Christian Thiemann, Follow the money: what we’ve learned from ‘Where’s George?’

Where’s George? is a project tracking one dollar notes in the US. Put a stamp on the note, and log it on the website. Creates link between the two places where the not was logged. Provides a lot of data about how money moves around the US, therefore data about how people move around the US.

Administrative system of US: Divisions contain States contain Counties. Spatially compact hierarchical structure historically evolved with geographic determinants.

Human mobility – are these divisions spatially compact, determined by geography? How much geography is encoded in the network of money movements?

Can make groups of counties, run algorithms to test the strength of borders between devisions/states/counties. Shows Mississippi River is a strong border, as is Colorado/Ohio border.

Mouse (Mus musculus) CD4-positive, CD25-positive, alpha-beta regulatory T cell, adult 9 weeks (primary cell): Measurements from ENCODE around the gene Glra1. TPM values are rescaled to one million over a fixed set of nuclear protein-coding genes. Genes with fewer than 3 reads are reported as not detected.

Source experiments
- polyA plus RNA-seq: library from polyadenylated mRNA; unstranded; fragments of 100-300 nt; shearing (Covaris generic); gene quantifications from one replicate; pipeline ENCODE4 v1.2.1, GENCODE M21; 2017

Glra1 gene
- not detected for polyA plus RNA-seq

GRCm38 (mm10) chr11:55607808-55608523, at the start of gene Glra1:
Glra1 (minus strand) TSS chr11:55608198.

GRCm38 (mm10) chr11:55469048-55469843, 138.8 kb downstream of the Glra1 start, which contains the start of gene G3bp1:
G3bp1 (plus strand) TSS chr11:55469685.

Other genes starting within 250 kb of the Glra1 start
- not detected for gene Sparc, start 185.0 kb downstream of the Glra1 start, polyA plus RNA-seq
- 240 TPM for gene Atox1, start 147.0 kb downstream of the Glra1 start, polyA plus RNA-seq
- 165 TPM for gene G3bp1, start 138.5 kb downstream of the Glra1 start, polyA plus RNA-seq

Compare to epidemiology, SIR model – susceptible, infectious, recovered, i.e. what happens when an infectious person meets a susceptible person, etc. No spatial element in this model. When modelled, see a wave of infection moving through the world.

But modern transportation, aviation, changes it. Incorporate that, creates new model of spread of disease worldwide, e.g. SARS. Modelling based on country doesn’t provide enough granularity. Using Where’s George? data, can see how people move around the US.

No dataset like WG. Local travel data and aviation data, but doesn’t show full picture.

Nw model for Swine Flu, combine WG data with for spread, and show where possible flu hotspots might be, e.g. LA, Dallas, Miami, Chicago, NY areas.

Can look at multiscale mobility and local mobility, they show very different spreads of disease.